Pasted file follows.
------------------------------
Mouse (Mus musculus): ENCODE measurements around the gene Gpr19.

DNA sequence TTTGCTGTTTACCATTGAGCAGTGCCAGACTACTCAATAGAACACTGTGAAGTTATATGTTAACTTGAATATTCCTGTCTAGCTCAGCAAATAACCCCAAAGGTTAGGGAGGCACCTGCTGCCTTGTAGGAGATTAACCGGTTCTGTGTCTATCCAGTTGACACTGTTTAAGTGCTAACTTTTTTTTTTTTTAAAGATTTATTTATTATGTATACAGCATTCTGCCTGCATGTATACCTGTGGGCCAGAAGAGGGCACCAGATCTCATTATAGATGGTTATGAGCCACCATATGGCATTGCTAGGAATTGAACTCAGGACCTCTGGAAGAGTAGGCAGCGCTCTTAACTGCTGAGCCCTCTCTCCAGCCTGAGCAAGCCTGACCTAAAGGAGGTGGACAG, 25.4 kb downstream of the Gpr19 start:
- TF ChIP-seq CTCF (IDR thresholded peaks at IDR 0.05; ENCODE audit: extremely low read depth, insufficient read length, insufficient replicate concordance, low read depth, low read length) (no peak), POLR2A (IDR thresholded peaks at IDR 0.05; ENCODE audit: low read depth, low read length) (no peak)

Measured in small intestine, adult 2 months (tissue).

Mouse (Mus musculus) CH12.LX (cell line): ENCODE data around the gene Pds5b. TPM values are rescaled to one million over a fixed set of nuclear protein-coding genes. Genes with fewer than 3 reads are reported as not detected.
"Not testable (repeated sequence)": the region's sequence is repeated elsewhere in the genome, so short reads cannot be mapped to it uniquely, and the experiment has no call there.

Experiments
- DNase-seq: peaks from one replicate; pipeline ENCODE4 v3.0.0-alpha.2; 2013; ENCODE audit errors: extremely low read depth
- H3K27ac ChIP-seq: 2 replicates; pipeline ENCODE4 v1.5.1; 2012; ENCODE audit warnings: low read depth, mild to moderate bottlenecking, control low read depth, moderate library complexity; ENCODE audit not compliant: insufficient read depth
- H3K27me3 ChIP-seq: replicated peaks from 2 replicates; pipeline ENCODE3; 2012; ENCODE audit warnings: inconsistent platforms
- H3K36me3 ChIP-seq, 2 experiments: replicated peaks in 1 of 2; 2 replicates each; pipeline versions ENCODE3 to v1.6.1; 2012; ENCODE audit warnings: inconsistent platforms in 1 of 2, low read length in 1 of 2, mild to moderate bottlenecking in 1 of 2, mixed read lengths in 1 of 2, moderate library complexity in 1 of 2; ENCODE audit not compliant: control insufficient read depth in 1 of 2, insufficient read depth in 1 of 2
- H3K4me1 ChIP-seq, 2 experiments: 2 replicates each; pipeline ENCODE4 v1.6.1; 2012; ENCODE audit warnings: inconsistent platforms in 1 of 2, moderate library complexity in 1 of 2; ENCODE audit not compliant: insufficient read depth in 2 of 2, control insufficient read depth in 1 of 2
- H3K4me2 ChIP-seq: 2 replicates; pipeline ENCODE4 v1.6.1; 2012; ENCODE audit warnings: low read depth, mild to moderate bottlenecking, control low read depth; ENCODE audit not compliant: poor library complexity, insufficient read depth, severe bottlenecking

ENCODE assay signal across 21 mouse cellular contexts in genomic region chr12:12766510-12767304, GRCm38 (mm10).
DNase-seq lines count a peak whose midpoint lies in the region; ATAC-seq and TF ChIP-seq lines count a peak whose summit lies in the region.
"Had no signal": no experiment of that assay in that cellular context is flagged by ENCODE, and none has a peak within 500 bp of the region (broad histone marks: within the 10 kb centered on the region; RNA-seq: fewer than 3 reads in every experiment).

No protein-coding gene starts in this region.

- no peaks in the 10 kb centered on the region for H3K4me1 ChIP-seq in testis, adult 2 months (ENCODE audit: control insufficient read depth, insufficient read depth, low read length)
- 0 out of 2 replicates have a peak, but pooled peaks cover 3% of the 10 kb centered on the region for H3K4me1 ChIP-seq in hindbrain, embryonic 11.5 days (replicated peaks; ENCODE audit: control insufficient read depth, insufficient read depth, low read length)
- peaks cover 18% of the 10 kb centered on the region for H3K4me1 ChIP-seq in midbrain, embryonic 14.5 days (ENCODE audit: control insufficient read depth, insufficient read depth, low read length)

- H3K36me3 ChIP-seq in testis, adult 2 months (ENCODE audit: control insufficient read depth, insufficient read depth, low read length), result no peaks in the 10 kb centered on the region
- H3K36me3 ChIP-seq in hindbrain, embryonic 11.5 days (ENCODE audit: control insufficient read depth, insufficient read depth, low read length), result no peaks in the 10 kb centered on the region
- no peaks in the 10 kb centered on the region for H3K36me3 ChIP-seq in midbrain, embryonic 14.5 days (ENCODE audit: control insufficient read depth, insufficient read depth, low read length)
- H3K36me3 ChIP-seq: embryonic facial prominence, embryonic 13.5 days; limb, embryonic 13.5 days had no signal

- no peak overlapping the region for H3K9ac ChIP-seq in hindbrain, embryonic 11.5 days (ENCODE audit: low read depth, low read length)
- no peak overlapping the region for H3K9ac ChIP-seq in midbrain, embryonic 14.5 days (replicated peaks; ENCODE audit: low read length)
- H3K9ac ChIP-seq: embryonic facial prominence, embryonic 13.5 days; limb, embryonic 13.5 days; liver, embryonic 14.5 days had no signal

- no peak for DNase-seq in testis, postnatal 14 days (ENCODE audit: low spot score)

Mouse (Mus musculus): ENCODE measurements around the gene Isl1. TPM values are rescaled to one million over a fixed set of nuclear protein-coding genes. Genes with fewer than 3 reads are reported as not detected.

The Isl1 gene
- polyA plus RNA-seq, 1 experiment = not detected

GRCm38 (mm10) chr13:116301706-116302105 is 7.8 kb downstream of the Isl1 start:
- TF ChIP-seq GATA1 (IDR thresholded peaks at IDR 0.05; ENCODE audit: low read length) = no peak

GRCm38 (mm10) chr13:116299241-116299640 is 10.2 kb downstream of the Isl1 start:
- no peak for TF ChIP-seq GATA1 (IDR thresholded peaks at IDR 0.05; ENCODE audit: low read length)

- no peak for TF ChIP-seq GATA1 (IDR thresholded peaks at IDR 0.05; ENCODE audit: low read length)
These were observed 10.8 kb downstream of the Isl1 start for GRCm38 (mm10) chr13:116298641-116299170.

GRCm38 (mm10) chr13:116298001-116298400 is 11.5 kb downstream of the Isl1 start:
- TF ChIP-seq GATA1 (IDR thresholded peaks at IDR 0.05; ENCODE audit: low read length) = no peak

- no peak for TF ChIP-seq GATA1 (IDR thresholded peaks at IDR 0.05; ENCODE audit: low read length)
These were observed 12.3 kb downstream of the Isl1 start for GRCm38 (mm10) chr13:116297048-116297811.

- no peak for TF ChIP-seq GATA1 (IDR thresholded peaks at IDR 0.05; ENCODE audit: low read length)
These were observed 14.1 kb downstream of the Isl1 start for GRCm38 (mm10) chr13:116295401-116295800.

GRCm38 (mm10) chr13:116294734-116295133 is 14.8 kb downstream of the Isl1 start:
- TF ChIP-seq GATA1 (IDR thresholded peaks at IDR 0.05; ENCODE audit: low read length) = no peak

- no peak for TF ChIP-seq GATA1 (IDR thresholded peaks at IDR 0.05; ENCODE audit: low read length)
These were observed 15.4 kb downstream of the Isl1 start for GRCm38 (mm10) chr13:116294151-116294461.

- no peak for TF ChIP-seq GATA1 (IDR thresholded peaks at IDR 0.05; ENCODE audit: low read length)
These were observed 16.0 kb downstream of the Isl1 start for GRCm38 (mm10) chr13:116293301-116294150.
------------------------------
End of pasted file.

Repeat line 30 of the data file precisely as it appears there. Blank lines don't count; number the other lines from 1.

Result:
The Isl1 gene